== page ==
The scourge of job inflation

W.hen If you walk into an unfamiliar office and meet the people who work there, you will almost certainly approach the person sitting behind the large desk. You may think that you are trying to talk to the receptionist. But in some buildings you’ll end up dealing with much grander figures, such as Ambassador Robbie.

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If that feels silly, take a deep breath. Today, many companies are hiring a “first impression director.” This job includes greeting all visitors at the front desk as if they were meeting a receptionist. A Hudson Yards development in midtown Manhattan advertises that candidates for one position are expected to “curate the experience” for visitors if they have questions. You may think you are asking someone where the restroom is. In fact, you are having an experience with a Brand Ambassador.

Title inflation happens for perfectly understandable reasons. When money is tight, a bump in title is a cheap way to acknowledge someone’s efforts. It could increase someone’s attractiveness in the wider job market. If your job lacks prestige, changing your name can reduce stigma and show your employer that you take your position seriously. Also, if the position is outward-facing, the weight of the title may encourage some clients to actively participate in meetings.

But title inflation also poses a problem. The results may be laughable. A “sanitary technician” must have a passion for cleaning. A “sandwich artist” doesn’t have to be an art enthusiast. Also, once inflation occurs, it becomes difficult to contain it. Robbie If her ambassador is on vacation, you can meet Robbie’s Chargé d’Affaires immediately. Director of Last Impressions instead of Undertaker.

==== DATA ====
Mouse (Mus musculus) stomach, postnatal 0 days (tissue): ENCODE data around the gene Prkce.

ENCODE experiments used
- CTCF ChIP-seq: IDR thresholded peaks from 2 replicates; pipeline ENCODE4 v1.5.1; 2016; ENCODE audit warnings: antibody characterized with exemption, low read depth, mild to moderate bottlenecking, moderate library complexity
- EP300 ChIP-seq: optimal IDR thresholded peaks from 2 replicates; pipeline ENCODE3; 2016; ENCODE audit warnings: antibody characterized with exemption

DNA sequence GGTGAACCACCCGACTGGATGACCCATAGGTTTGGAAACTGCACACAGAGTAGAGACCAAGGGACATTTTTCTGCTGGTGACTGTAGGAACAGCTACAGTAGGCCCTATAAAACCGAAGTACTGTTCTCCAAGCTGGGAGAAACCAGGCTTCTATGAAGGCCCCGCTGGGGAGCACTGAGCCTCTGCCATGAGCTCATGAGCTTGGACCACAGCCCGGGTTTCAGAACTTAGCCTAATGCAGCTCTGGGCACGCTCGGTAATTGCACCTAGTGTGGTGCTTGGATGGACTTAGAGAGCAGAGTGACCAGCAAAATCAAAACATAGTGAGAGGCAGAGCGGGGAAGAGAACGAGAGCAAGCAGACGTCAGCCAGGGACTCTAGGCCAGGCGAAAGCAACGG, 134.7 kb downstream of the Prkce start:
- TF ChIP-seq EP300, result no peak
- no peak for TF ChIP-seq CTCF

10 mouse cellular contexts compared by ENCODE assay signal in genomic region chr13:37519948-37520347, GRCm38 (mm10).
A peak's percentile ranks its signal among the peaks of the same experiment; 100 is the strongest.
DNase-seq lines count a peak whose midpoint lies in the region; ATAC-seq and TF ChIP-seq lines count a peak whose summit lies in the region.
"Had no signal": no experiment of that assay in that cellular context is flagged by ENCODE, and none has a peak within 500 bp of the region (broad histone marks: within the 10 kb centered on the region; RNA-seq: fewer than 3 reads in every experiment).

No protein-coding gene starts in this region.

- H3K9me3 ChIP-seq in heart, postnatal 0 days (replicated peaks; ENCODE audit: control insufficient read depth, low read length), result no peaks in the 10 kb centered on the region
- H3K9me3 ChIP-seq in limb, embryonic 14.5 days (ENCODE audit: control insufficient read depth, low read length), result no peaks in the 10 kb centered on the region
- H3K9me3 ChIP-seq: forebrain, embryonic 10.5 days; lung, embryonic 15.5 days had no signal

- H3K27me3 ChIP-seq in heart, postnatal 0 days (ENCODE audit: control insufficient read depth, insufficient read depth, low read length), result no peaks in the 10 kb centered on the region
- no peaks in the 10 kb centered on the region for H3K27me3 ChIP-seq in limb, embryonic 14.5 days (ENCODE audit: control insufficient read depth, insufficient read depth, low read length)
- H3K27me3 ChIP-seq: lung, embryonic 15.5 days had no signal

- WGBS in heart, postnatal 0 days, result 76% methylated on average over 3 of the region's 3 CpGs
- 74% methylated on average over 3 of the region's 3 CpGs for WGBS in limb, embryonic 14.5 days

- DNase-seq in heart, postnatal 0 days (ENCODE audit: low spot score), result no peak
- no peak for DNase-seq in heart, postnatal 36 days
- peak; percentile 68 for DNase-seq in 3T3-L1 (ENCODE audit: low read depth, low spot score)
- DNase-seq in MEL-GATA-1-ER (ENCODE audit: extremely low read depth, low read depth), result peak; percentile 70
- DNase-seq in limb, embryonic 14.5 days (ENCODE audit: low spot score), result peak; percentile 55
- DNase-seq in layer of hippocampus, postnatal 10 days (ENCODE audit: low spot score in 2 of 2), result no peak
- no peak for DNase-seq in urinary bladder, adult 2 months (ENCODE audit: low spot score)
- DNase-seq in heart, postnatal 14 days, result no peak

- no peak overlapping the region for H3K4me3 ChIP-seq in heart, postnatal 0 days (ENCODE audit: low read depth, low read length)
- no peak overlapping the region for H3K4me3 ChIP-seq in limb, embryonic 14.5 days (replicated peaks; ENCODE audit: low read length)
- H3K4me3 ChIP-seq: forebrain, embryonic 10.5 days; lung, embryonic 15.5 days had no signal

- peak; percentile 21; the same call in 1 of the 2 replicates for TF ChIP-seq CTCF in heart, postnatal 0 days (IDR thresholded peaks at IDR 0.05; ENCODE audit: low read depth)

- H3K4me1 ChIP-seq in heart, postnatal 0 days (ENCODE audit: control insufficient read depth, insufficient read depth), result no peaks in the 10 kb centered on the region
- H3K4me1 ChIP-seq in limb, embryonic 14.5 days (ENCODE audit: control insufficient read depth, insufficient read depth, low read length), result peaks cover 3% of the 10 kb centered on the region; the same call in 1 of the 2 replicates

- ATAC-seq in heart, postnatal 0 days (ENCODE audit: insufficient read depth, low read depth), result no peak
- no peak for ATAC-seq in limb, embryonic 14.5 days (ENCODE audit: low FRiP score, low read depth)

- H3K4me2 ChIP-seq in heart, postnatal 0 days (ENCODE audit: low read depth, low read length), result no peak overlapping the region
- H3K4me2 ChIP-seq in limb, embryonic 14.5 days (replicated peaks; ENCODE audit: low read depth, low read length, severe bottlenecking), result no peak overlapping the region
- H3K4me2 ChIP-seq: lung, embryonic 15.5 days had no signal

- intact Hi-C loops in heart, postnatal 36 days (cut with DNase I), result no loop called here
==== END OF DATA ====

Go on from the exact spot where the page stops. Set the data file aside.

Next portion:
Inflated title currency quickly loses value. A senior vice president is someone in middle management. Assistant Chancellor of the University He graduated three years. The vice president has just mastered the alphabet. More and more words need to be added to imply seniority. “Senior vice president” is a title that doesn’t exist without a bunch of vice presidents under it. Whether you’re a Chief Evangelist, Storytelling Director or Chief Innovation Officer, you need to summon the absurdity to stand out from the crowd.

There are bigger costs than comedy and chaos. When he hands a high-priced title to one person, it can easily spark resentment among the rest of the team. Also, exaggerated job titles can have a negative impact on the hiring process. Her datapeople, a software company, analyzed tech hiring in the US and found that as jobs get older, the percentage of women in the applicant pool declines. Exaggerated titles can alienate good candidates.

Title inflation is most associated with specific jobs. But there is a lesser-noted type of naming inflation that seeks to rebrand entire categories of people. But many businesses aren’t happy to take people’s cash. They want to build meaningful relationships.

Some companies use the exaggerated title of “guest” instead to avoid sounding too transactional. But when you’re standing in the checkout line at Target, words that mean anything at a Disney resort sound very strange. People are trying to move away as efficiently as possible instead of settling into their own life time. “Member” is also a bogus word. No one is wondering if their application to pay Amazon for free shipping annual membership fees will be rejected.

The worst offense in this category is the label employers put on their staff. It is a common tactic to refer to people as “colleagues” or “members of his team” instead of “staff” or “employees”. People who work in Walmart stores are known as “associates.” Starbucks baristas are called “partners”. “We are all partners in our shared success,” the company’s website explains. Tech companies give their employees cute names. When Facebook rebranded as Meta, the company’s employees announced that they would henceforth be known as “Metamates.”

The intent behind these sorts of words is clear here as well. It’s about creating a sense of shared effort and hiding the cold reality of corporate hierarchies. But this façade is much easier to maintain when things are going well. Starbucks does not want its partners to form unions outside of itself. Some title inflation is allowed. But just like the real thing, it can easily get out of control.

Read more from management and work columnist Bartleby:
The unsolved problem of hybrid work (December 1st)
How to do a dismissal correctly (November 24th)
Management lessons learned from the next World Cup winner (November 17th)

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